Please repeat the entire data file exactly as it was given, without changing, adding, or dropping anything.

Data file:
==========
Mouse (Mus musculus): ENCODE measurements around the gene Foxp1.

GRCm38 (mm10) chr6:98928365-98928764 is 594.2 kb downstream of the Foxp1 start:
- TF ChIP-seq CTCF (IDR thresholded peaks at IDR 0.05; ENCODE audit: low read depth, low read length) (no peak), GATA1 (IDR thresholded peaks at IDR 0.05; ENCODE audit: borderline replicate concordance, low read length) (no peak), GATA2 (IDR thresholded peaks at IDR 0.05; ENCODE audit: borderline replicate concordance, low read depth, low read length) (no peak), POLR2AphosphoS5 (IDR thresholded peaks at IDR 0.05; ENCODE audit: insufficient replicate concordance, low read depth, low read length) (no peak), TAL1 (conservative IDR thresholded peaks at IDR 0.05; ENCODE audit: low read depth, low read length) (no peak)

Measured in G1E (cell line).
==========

Mouse (Mus musculus): ENCODE measurements around the gene Foxp1.

GRCm38 (mm10) chr6:98928365-98928764 is 594.2 kb downstream of the Foxp1 start:
- TF ChIP-seq CTCF (IDR thresholded peaks at IDR 0.05; ENCODE audit: low read depth, low read length) (no peak), GATA1 (IDR thresholded peaks at IDR 0.05; ENCODE audit: borderline replicate concordance, low read length) (no peak), GATA2 (IDR thresholded peaks at IDR 0.05; ENCODE audit: borderline replicate concordance, low read depth, low read length) (no peak), POLR2AphosphoS5 (IDR thresholded peaks at IDR 0.05; ENCODE audit: insufficient replicate concordance, low read depth, low read length) (no peak), TAL1 (conservative IDR thresholded peaks at IDR 0.05; ENCODE audit: low read depth, low read length) (no peak)

Measured in G1E (cell line).